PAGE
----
March 24, 2014 - 11:36 am | Permalink


  63. Mary Wueste's Gravatar Mary Wueste
    March 24, 2014 - 10:56 am | Permalink

    Didn’t even try to mull this one over, I don’t think I could have chosen one over the other. Just let my finger twitch and hit Simeon, then when I saw he appeared to be the “underdog”, that became my excuse…I do love the Nunc Dimittis, tho. Really enjoyed learning more about Phillips Brooks too. This is why Lent Madness is so much fun, and so addictive!

  64. Phil's Gravatar Phil
    March 24, 2014 - 10:57 am | Permalink

    Another very tough choice! “O Little Town of Bethlehem” v. the Nunc Dimittis! This is the version of the latter that I grew up with!

    As a musician, I have no basis for decision. Simeon was the first to declare Jesus as Lord of all! And Phillips Brooks did lots of great things too, including the words to “O Little Town of Bethlehem” and introducing Helen Keller to Ann Sullivan. I ended up voting for Simeon, no basis, just a mental flip of the coin!

  65. Phil's Gravatar Phil
    March 24, 2014 - 10:57 am | Permalink

    Another very tough choice! “O Little Town of Bethlehem” v. the Nunc Dimittis! This is the version of the latter that I grew up with!

    As a musician, I have no basis for decision. Simeon was the first to declare Jesus as Lord of all! And Phillips Brooks did lots of great things too, including the words to “O Little Town of Bethlehem” and introducing Helen Keller to Ann Sullivan. I ended up voting for Simeon, no basis, just a mental flip of the coin!

  66. Brendan O.'s Gravatar Brendan O.
    March 24, 2014 - 11:10 am | Permalink

    Wow – there’s a whole lot more to Phillips Brooks than I knew. But a sermon preached by a priest in our diocese this past Candlemas about Simeon and Anna has stuck with me. Here’s a bit about Simeon:

    “Simeon knew that holding baby Jesus in his arms was the absolute pinnacle of his entire life. He had kept the faith for so many years and devotedly worked in the Temple, and so he sings out his praise to God with a great deal of finality. He is ready to die after this moment. He gives thanks to God for letting him, God’s servant, depart this earthly life in peace. Simeon is a witness to what it means to know that a task is finished, to celebrate the ending of an era, to die well.”

    Gotta go with Simeon. (Read the whole sermon here:

  67. Will Bergmann's Gravatar Will Bergmann
    March 24, 2014 - 11:11 am | Permalink

    Tough choice. I love Simeon and the idea that of all the families with little children he’d seen come and go , making the ritual offering, he was able to see that this child, born to a peasant couple, was God’s Messiah. However, I’m inclined to go with Brooks. It is sais that he wrote the fourth verse of “O Little Town”, as an outraged response to the well-heeled congregants of Trinity Copley walking by and over the poor and ragged folk who would gather to beg an offering. That, plus I serve a parish in the DioWMA where the Bishop’s chair was made for Bp Brooks when the DioMA and DioWMA were one. Anyone who sits in it looks like Lily Tomlin’s Edith Anne because their feet barely reach the floor.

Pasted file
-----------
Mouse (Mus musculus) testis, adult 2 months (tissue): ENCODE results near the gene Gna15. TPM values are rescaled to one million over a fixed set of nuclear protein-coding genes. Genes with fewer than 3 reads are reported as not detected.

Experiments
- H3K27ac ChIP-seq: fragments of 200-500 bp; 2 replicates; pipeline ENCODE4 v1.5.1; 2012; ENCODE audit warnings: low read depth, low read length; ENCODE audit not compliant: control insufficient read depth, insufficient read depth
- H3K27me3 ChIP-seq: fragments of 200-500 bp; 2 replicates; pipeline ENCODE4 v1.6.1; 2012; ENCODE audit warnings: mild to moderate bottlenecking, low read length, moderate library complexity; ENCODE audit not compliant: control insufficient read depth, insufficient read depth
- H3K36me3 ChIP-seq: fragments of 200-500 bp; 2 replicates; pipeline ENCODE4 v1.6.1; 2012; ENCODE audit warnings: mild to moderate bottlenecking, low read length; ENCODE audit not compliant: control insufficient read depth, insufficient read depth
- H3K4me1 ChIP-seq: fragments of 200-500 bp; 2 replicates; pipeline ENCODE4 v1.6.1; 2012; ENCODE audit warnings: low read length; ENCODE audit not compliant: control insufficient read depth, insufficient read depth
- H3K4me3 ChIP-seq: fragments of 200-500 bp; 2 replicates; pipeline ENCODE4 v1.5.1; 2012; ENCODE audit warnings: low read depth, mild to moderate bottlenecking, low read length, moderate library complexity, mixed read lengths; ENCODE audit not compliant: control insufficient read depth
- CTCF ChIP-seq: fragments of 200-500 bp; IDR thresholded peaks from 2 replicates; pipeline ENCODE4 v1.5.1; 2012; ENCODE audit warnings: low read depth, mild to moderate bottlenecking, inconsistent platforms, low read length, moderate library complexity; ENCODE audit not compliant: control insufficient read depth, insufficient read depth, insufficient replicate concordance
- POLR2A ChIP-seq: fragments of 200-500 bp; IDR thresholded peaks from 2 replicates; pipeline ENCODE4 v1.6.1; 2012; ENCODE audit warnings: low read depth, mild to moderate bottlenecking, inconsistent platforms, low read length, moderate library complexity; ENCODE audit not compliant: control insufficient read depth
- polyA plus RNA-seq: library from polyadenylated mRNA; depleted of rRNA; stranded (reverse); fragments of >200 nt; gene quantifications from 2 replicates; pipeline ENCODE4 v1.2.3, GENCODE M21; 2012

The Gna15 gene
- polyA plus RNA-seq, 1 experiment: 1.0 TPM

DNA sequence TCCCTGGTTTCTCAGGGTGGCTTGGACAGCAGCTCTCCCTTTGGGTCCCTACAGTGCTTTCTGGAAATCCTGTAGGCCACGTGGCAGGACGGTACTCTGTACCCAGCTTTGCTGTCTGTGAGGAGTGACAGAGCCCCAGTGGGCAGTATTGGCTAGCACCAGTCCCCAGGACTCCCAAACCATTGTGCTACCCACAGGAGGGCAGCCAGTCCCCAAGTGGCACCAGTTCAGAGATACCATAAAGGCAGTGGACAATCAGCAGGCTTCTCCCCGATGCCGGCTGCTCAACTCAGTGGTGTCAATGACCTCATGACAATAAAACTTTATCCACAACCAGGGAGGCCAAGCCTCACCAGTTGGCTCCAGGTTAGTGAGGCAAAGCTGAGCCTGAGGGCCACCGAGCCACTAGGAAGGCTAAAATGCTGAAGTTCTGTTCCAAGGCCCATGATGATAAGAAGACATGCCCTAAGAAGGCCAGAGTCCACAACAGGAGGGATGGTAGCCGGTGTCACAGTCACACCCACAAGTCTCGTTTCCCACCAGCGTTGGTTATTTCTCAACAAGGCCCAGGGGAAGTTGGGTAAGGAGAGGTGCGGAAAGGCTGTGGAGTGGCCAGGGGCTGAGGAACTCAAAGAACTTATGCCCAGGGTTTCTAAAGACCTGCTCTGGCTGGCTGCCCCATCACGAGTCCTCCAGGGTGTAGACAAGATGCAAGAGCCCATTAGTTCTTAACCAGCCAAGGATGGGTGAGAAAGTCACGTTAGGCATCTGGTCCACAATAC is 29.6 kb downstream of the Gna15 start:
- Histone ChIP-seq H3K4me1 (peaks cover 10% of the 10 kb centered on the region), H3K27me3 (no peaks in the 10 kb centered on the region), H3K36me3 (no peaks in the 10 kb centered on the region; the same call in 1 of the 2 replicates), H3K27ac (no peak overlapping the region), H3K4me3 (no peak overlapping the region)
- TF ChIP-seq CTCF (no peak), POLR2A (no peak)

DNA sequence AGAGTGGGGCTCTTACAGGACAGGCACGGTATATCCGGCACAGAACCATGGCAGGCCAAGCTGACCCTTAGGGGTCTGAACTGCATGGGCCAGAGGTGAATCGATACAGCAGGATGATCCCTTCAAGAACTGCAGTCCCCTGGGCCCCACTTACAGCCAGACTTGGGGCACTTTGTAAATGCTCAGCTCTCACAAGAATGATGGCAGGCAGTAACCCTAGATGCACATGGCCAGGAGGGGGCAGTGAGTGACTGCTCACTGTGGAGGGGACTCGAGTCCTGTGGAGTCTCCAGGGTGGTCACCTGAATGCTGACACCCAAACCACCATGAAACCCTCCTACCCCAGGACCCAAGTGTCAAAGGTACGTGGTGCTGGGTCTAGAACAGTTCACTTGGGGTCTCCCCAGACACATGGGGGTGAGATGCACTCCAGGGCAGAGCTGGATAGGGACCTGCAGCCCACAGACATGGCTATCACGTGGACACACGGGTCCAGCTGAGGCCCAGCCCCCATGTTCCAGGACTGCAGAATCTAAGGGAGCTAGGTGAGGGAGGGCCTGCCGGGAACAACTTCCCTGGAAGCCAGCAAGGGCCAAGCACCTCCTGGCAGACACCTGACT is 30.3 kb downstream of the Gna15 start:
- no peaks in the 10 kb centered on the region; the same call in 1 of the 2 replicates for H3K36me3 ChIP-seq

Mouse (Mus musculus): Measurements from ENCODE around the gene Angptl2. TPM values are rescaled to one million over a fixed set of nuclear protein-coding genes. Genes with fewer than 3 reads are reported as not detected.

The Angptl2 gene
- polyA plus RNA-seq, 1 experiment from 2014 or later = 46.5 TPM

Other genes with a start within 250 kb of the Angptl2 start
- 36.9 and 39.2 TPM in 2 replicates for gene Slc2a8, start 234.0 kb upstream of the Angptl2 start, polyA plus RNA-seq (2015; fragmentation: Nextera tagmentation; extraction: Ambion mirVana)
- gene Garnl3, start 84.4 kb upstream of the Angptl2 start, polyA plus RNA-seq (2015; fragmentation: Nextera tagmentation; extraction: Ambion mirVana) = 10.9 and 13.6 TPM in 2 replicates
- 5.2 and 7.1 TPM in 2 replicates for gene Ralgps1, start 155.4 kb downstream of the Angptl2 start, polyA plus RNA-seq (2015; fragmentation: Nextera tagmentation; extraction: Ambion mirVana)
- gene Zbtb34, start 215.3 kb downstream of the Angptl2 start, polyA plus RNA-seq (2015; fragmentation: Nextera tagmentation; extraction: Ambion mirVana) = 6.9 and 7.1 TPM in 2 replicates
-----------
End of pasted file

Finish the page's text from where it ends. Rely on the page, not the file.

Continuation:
68. Alan C's Gravatar Alan C
    March 24, 2014 - 11:14 am | Permalink

    Phillips Brooks is a great and admirable figure and would get my vote in a second, but modern Americans are well represented in the Saintly 16 already and there are no biblical saints so far. So I’m voting for Simeon if only as a form of affirmative action.

  69. Alan C's Gravatar Alan C
    March 24, 2014 - 11:16 am | Permalink

    I forgot about Lydia. Oh, well.

  70. Anne E.B.'s Gravatar Anne E.B.
    March 24, 2014 - 11:17 am | Permalink

    Simeon holding the Baby Jesus won me over.

  71. Bowman's Gravatar Bowman
    March 24, 2014 - 11:22 am | Permalink

    An easy choice. St Simeon is a character in a biblical narrative; Phillips Brooks is a saint in the usual sense.

    • Phil's Gravatar Phil
      March 25, 2014 - 3:57 am | Permalink

      Simeon is not merely a biblical character, he confesses Jesus as Lord and Savior, the first to do so, after holding Jesus as a mere infant and is ready to die as a very old man after doing so! That is NOT being a MERE biblical character! It is quite a miracle, since he could not know except through the Holy Spirit that Jesus was the Messiah!

  72. March 24, 2014 - 11:38 am | Permalink

    Phillips Brooks challenges me to be faithful to the Gospel every time I step into the pulpit: “If you are afraid of men and a slave to their opinion, go and do something else… But do not keep on all your life preaching sermons which shall say not what God sent you to declare.”

  73. Margaret Lovett's Gravatar Margaret Lovett
    March 24, 2014 - 11:50 am | Permalink

    How to pick between these two men. Both are especially deserving.

  74. Corey's Gravatar Corey
    March 24, 2014 - 12:09 pm | Permalink

    Nunc dimittis is easily my favorite canticle, especially with the antiphon at the end of compline. Is there a better way to end your day?

  75. Mark Willems's Gravatar Mark Willems
    March 24, 2014 - 12:25 pm | Permalink

    For you J. S. Bach fans, “Ich Habe Genug” BWV 82. Written for the Feast of the Purification. For all bass/baritones who usually get stuck with the “villain” role. Simeon and Anna have always been favorites.

  76. March 24, 2014 - 12:38 pm | Permalink

    Lots of great music posts today. Very enjoyable! As for the vote, not so much. I’m conflicted.

  77. Celine's Gravatar Celine
    March 24, 2014 - 12:43 pm | Permalink

    As a graduate of Virginia Seminary I had to vote for Phillips Brooks. I remember seeing his bust at the back of chapel every day. It is time we honor the good pastor and preacher.

  78. March 24, 2014 - 12:47 pm | Permalink

    Going with Phillips Brooks, even though he himself was probably formed by the words of Nunc dimittis as I am.

    And this is pretty much my prayer and approach, too: “Grant, we pray, that all whom you call to preach the Gospel may steep themselves in your Word, and conform their lives to your will.”

  79. Glenis Elliott's Gravatar Glenis Elliott